Water pressure woes in the Helderberg

Ulrich Teutenberg, Somerset West

On Tuesday January 23, at 4pm, the municipal water supply to the properties in Oxalis Street, Heldervue, Somerset West, ceased.

If it would have been due to a very common pipe failure, repair would have been effected within a few hours.

By 10.30pm, the municipal Emergency Call Centre confirmed that no outage due to pipe failure had been reported, and speculated that the loss of supply might be due to the Water and Sanitation Department’s programme to reduce the water pressure and assured me that by morning the matter would be resolved

At 6.30am the next morning, I reported the outage to the call centre by SMS, and by mid-morning I made enquiries at the Somerset West municipal offices.

Nothing was known of the problem, but a team was dispatched to our street.

Superintendent Richard Bowman advised he could do nothing, as the programme to reduce pressure in the system was controlled by Cape Town – by consultants – via computer. But he promised to send an urgent email, reporting the failure of the attempted pressure reduction.

By early afternoon nothing had happened, and my partner decided to enlist the help of Councillor Greg Peck.Soon afterwards, a different  local standby team came to investigate.

In their opinion, nothing was controlled from Cape Town, and suspected that the relevant pressure reduction valve (PRV) had shut down completely, and that somebody would be dispatched to attend to the matter within the hour.

By late afternoon Mr Peck was once more approached, and as a result Mr Bowman once more visited our street to assess the status and promised to contact his “boss” and hoped that action would be taken.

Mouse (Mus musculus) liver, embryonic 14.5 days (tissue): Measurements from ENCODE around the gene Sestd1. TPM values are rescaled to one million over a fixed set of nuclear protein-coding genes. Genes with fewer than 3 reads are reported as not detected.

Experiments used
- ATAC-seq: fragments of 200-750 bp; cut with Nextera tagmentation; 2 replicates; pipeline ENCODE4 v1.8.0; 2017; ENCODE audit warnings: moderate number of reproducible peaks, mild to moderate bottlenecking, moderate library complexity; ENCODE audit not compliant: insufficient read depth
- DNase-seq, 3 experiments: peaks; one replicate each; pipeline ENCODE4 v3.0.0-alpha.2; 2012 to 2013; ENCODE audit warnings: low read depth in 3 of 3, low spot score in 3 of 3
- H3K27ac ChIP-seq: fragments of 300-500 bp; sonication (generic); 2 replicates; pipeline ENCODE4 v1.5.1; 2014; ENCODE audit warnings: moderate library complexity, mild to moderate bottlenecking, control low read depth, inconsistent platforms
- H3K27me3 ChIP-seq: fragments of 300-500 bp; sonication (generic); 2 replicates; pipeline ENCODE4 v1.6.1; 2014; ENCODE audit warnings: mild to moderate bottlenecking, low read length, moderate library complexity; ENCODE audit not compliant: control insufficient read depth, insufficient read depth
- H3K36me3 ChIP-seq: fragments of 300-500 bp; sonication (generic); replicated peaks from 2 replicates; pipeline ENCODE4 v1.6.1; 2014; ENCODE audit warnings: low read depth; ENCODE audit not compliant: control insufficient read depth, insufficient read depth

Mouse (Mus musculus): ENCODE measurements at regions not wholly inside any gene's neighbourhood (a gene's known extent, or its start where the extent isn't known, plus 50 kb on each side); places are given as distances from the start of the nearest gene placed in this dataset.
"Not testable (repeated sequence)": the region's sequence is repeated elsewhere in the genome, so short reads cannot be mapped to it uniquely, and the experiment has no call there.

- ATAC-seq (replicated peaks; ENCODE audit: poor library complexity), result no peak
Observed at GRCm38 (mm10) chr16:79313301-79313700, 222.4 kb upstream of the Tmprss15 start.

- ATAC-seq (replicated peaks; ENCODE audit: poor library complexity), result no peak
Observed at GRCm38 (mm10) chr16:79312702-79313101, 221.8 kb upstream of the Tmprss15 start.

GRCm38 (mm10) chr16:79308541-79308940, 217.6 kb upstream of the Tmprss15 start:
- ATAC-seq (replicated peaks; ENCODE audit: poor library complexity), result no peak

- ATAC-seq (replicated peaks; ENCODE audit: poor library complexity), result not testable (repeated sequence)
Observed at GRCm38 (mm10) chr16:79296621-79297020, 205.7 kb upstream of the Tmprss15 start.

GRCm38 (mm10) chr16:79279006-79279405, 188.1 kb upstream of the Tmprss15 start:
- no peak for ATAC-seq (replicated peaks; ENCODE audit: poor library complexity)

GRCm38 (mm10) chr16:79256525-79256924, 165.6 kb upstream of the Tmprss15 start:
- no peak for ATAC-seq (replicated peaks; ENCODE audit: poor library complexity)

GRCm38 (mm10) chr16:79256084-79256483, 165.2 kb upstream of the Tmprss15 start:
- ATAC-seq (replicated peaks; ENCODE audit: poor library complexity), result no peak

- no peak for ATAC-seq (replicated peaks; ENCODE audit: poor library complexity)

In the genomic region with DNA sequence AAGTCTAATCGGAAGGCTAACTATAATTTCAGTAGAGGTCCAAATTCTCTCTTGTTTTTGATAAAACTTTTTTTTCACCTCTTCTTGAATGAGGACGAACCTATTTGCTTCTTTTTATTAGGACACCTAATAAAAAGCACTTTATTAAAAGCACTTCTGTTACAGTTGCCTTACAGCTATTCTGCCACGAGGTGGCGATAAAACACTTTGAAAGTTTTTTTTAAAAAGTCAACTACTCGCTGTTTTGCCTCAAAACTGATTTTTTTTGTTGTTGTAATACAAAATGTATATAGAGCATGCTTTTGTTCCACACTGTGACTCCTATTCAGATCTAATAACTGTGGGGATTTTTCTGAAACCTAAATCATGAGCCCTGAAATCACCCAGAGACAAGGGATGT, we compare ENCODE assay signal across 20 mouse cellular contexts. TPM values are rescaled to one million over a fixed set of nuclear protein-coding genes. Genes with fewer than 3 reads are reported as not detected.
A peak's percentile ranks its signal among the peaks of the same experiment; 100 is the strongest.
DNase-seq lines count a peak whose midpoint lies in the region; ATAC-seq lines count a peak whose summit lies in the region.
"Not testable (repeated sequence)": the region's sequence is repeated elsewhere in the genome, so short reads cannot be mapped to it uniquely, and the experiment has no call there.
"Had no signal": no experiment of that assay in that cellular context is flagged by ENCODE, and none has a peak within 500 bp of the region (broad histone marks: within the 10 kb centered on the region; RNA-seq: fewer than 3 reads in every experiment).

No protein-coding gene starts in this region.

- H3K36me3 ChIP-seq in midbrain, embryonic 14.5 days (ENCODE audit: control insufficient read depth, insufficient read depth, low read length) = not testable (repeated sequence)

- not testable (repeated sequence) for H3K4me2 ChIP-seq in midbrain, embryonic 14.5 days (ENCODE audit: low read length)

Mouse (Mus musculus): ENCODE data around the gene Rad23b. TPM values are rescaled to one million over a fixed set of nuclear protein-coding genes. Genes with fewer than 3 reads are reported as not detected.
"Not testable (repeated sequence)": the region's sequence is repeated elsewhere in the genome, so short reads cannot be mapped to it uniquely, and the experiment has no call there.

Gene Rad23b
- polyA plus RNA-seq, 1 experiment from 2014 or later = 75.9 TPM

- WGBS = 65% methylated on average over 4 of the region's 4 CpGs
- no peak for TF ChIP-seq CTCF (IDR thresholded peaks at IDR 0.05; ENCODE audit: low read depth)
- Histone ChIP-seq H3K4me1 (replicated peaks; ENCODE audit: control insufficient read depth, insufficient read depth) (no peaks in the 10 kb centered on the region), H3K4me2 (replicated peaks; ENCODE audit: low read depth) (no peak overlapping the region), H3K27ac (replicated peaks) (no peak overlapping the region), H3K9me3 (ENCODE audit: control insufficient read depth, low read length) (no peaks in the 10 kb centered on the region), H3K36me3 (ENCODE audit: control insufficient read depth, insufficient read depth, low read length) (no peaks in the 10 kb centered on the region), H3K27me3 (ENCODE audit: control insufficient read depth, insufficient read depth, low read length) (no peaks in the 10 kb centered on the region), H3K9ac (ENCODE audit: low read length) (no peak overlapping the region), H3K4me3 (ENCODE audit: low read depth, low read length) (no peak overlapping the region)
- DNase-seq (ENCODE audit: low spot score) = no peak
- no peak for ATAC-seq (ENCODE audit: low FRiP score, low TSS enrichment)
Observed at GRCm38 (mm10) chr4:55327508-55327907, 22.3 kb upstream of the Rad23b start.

By 10am the next morning, Thursday January 25 – and 42 hours since the loss of service – Mr Bowman once more visited us, once more appealed to somebody higher up, and promised to contact me if he knew of any progress.

In the meantime, other property owners had made enquiries at the Somerset West& municipal office, and were told that the problem had been addressed, but one did not know when it would be corrected.

By now the outage had lasted 48 hours.

This is reminiscent of a circus. It is disturbing that someone in the water and sanitation department is allowed to fiddle with the supply system without there being quality assurance protocols in place to check and ensure that the action taken yields the desired results and does not backfire.

In my opinion, that is a gross failure of the department’s and/or the City’s management. 

If the department is unwilling to dispatch inspectors to monitor the success or otherwise at critical locations, they could have identified those locations and requested the owners by SMS to monitor the situation and report back.

After all, the City manages to advise by SMS three weeks in advance when to pay the monthly taxes.

And to top it all, the water and sanitation department seems to be unable or unwilling to rectify the matter.

I enjoy and admire your weekly contributions in the Bolander,and would appreciate it if you could shed some light onto the matter pertaining to the success or otherwise of the pressure reduction programme.

We all realise that Cape Town City council has a lot to worry about in connection with the water crisis, but the above is not conducive to obtaining co-operation of the tax payer.

This letter was forwarded to the City of Cape Town for comment on Saturday January 27 at 7.50am. Bolander has yet to receive a response.